If you're the biggest and best in your sector today you won't be for long, the internet has allowed millions of people around the world to take what today might be a small micro bite out of your very large macro cake.

And if enough of them do this consistently and better than you then it's inevitable this aggregated change in behaviour will quickly dilute what you think is a dominant position, the reality is the digital Pandora box is open, and it isn't closing anytime soon.

During this crisis have you noticed how much additional time you and the family are spending on social media?

Can you recall the last 3 digital adverts you saw today and did something about them?

If the answer to the 2nd question is no, why do you assume others will behave any different than you?

People today don't have to go to your website. In fact it's probably one of the last places to go to. 

They also don't have to be interrupted with your intrusive adverts that you now can't really afford anyway.

They can block out your digital intrusions across multiple devices. Thanks to GDPR today's socially savvy consumer has greater control over how/if you can use personal data,.....as a result inertia is very much with them, not you!.

We find that retailers are often swayed by new technologies that sound promising, but too often don’t deliver. 

Many also have a murky understanding of how omnichannel creates value. 

Some fashion brands, for instance, have been slow to push e-commerce, given the high cost of shipping and returns, and the fear that online channels cannibalise in-store sales. 

Others fund ad hoc investments that yield only marginal improvements in the overall shopping experience. 

I have taken this extract from a recent McKinsey report that has some extremely telling home truths for retail. (link below)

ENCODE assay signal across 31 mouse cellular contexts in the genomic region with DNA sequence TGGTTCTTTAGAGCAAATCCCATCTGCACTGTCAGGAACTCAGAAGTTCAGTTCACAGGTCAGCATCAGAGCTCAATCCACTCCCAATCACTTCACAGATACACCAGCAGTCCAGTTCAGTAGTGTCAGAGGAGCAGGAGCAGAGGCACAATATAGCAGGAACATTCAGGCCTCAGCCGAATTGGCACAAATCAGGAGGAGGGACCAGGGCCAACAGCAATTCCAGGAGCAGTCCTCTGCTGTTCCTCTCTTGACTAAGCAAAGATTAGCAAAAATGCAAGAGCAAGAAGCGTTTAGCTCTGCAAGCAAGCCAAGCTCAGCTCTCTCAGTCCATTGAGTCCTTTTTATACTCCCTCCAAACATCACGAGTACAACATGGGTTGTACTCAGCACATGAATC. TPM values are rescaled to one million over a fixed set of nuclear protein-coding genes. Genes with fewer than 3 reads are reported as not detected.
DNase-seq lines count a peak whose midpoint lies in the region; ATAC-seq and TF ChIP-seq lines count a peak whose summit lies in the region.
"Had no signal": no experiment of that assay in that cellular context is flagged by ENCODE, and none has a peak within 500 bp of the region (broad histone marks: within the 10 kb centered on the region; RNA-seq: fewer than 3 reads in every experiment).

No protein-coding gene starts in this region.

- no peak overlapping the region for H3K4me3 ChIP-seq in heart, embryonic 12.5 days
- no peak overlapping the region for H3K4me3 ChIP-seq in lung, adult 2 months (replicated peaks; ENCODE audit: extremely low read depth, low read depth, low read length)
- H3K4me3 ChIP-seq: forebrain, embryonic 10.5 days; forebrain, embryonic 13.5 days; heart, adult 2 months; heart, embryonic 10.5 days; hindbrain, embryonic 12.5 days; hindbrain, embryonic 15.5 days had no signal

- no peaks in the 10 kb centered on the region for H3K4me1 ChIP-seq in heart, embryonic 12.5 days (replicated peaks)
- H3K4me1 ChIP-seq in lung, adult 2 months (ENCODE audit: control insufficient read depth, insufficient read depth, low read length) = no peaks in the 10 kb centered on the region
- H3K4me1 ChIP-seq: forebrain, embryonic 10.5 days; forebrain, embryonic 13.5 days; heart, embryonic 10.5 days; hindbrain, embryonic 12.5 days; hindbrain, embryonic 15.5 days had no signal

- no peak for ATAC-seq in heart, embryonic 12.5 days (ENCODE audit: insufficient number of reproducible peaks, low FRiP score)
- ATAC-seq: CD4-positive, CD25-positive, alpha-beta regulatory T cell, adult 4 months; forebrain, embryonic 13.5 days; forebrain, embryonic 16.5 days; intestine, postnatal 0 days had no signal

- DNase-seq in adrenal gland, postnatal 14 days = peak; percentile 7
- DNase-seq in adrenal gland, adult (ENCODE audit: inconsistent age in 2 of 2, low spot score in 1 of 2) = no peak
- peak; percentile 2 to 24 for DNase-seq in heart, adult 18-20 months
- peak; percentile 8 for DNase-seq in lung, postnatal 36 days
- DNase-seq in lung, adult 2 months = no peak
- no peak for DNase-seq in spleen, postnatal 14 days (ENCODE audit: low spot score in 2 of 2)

We see these three common issues:

  1. Unclear understanding of what parts of omnichannel to prioritise. Too few retailers have established alignment across their organization on the omnichannel agenda, including the long-term vision and the current status. Without strategic alignment, organizations often end up investing in a scattershot fashion, funding divergent priorities in e-commerce, store operations, supply chain, marketing, and technology.
  2. Focus on tech rather than on customer value. Many retailers have leaped to embrace tech-enabled, flashy innovations like smart mirrors, Bluetooth beacons, and in-store kiosks to create differentiation. But without a proper grounding in customer needs or determining how these investments will create and sustain value at scale, retailers sometimes end up with what amount to shiny objects that drain capital expenditures.
  3. Failure to sequence investments in line with strategy. Many retailers race to advance omnichannel initiatives without doing the critical thinking to identify the starting point and the specific capabilities needed to succeed at each step. Pressure to keep pace with competitors or eagerness to put a compelling idea into action can prompt some companies to plunge in headfirst. But without clearly sequencing the “crawl, walk, run” approach and investing in the right fundamentals, retailers often end up with fragmented investments that destroy value.

Not too many years ago the biggest threat in any sector was to come from your nearest and perceived biggest competitor, this was a time when businesses were locked in a 'macro' mindset. They were sure that smaller businesses, or start-ups would take a long time to have any real impact on what they did, regardless of where in the world they did it. And of course they had nowhere near the financial and resource access that big business had.

Fast forward to today and not only is the macro player under pressure with a competitors website, there's a new aggregated 'micro' threat that's using stealth and free to access and free to use social media platforms to come along and screw up your safe haven.

At no time in history has it been easier and cheaper to set up a business. This crisis has seen furlough paid kitchen sink entrepreneurs get going on that idea they've been mulling over but not really had the time. 

If I understand the social digital medium better than you I already know I don't need a website or a database.

I don't need to spend huge amounts of my budget and resource on advertising, If needed I can do 'drop ship', and I can gain access to your incumbent and future customers.

All this can be done via social media platforms, but you have to be obsessed with consumer behaviour and learn to 'listen'.